One of the often told stories about Micho is that he wasn’t a fan of working on the farm. While this may be true, Charles has discovered that he was an incredibly hard worker when it came to music, a profession, traditional musician, before the term was even invented.
“There has been so much information about Micho, because of his character and personality. Everyone has a story about Micho,” he said.
“The image that most people have of Micho is of this happy go lucky man, but no one ever thinks about the amount of work that he put into music.
“We often hear jokes about him not doing too much work around the farm, but talking to a few people who knew him, including his neighbours and people who toured with him, he was relentless at working at his music.
“He worked on the tunes in so much detail. You never hear Micho making a mistake in one of the recordings because he was so well prepared. I think Micho Russell was a full-time, professional traditional musician before that was even a thing.
“He dedicated his life to it. He also did an incredible amount of work collecting the folklore as well. He went around with a tape recorder collecting songs. He lived for the music.”
As well as gathering information about the three Russell brothers, Charles has also gathered some information about the Russell sisters, Mary-Kate and Bridget.
“The Russell family have been incredibly helpful. I have been talking mostly with the grand-nieces of the brothers and they have been so very helpful,” he said.
“As well as talking about the brothers, we have also put together a piece on their two sisters, Mary-Kate and Bridget. They are not talked about as much, so we thought that it would be nice to have a section about them and their lives. The sisters didn’t play music, I think one of them sang. They ended up leaving Doolin when they got married and left the three brothers there.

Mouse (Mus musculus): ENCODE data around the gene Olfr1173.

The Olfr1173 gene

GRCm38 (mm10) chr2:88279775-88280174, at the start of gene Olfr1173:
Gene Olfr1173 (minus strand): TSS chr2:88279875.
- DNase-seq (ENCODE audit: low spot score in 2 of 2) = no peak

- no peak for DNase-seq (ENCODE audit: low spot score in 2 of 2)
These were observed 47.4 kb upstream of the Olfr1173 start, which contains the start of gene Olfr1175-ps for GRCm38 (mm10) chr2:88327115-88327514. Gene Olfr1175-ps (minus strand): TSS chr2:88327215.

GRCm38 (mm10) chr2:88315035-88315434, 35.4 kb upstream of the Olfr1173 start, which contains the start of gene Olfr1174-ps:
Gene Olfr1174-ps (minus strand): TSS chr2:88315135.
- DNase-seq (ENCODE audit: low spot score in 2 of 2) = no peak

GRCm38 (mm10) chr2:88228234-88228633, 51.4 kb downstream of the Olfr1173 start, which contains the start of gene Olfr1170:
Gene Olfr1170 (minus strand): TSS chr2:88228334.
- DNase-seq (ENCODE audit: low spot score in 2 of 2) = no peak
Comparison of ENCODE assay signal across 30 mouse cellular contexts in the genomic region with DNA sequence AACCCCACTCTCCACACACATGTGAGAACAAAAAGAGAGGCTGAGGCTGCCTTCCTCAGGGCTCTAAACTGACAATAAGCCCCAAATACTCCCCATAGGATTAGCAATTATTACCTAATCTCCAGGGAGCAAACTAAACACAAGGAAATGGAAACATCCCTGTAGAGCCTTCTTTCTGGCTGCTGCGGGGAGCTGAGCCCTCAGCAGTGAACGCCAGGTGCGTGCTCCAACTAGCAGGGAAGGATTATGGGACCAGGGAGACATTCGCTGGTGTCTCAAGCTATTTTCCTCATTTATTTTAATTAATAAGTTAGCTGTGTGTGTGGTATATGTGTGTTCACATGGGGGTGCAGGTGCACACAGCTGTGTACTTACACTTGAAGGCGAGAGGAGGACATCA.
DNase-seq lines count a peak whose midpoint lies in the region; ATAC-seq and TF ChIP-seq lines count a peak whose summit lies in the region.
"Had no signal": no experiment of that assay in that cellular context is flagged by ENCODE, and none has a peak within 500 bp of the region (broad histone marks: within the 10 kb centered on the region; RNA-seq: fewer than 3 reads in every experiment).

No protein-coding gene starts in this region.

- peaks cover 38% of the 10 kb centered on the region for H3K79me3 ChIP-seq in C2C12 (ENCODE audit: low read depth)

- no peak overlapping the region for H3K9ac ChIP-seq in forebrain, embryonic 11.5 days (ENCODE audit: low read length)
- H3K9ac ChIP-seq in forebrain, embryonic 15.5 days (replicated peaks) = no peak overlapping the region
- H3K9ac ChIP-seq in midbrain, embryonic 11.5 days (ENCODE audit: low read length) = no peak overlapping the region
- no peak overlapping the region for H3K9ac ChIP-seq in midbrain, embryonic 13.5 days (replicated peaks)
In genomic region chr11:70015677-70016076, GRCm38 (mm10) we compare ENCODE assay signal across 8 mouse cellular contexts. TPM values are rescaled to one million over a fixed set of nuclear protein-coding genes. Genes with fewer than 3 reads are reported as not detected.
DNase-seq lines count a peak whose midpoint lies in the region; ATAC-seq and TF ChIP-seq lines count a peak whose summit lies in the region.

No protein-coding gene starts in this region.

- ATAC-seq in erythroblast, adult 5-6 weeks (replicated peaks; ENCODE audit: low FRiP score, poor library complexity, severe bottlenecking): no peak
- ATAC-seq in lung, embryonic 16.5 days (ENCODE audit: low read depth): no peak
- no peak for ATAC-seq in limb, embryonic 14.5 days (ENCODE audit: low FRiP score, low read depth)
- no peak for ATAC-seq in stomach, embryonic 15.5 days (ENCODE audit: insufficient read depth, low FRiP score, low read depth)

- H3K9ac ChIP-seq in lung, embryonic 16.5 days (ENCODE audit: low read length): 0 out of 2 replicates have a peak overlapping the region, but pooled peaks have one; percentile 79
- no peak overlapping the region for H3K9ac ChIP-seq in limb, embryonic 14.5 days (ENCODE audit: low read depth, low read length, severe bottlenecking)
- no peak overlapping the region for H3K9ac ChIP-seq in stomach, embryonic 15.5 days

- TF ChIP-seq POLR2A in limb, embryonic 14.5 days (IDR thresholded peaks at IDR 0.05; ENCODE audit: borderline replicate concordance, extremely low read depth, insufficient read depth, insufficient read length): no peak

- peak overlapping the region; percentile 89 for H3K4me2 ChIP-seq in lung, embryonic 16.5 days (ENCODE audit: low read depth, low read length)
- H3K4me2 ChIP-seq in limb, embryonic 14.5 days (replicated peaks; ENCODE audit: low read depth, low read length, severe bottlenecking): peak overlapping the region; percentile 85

“Other people have been very helpful as well, both in talking to me and also in guiding me towards other people. Eugene Lambe and Michael Hynes have also been incredibly helpful.”
While Charles has collected countless artefacts and interviews about the Russells, it will take some time to process his collection and add it all to the online archive.
“I have had to stop collecting information at the moment. I have actually collected so much that I need to put it up on the archive. The collecting part is the fun part, you meet and interview amazing people,” he said.
“The people who knew them best are in their late 60s and 70s or older at the moment. So I have been calling up to people’s houses, listening to old stories and having the time of my life.
“But I have had to pause this for a little bit to do the technical work of uploading and archiving the information. After I am finished with this first phase, I think the project will keep going and going. I have no doubt that there is a lot more stuff out there and a lot more people who have more stories to tell. The project itself is never going to be finished, I hope.
“I have collected about 200 items and the first few of those are live on the website at the moment, but that is only a fraction of what is going to be there. I am hoping that over the next couple of months that much of what has been gathered will be live on the site.”

The archive has been made using funding from the Irish Arts Council under the Traditional Funding Scheme. The website is located at therussellsofdoolin.ie.

Andrew Hamilton

Andrew Hamilton is a journalist, writer and podcaster based in the west of Ireland.

About Andrew Hamilton

Andrew Hamilton is a journalist, writer and podcaster based in the west of Ireland.

Check Also

Brennan is back and raring to go

Cillian Brennan is Clare captain like his brother Gary before him, but that honour aside …